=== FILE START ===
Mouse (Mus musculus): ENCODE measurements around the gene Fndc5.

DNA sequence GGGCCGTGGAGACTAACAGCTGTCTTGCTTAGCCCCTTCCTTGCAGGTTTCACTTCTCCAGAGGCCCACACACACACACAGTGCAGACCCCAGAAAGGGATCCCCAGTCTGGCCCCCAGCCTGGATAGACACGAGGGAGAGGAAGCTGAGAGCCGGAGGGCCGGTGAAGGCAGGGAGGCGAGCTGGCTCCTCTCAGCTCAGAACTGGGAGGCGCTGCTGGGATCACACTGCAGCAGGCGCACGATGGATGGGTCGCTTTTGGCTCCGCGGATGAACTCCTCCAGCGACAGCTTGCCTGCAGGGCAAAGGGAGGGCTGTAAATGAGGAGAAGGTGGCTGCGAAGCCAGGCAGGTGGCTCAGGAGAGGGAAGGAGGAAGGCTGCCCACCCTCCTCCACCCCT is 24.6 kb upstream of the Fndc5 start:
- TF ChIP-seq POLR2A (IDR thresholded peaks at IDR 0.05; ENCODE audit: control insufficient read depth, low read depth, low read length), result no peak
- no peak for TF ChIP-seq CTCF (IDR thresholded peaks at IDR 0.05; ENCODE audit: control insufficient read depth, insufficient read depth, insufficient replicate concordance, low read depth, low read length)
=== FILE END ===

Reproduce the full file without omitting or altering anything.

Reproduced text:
Mouse (Mus musculus): ENCODE measurements around the gene Fndc5.

DNA sequence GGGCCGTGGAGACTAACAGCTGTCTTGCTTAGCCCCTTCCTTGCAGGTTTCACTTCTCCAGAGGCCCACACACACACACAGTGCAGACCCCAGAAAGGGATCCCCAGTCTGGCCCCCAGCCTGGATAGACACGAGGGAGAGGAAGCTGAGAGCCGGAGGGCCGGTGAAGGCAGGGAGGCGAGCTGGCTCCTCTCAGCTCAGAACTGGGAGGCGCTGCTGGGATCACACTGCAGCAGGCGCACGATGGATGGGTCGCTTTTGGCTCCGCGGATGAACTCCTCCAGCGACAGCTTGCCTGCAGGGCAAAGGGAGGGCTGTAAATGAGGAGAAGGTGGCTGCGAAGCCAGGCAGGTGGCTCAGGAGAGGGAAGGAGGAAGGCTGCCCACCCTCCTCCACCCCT is 24.6 kb upstream of the Fndc5 start:
- TF ChIP-seq POLR2A (IDR thresholded peaks at IDR 0.05; ENCODE audit: control insufficient read depth, low read depth, low read length), result no peak
- no peak for TF ChIP-seq CTCF (IDR thresholded peaks at IDR 0.05; ENCODE audit: control insufficient read depth, insufficient read depth, insufficient replicate concordance, low read depth, low read length)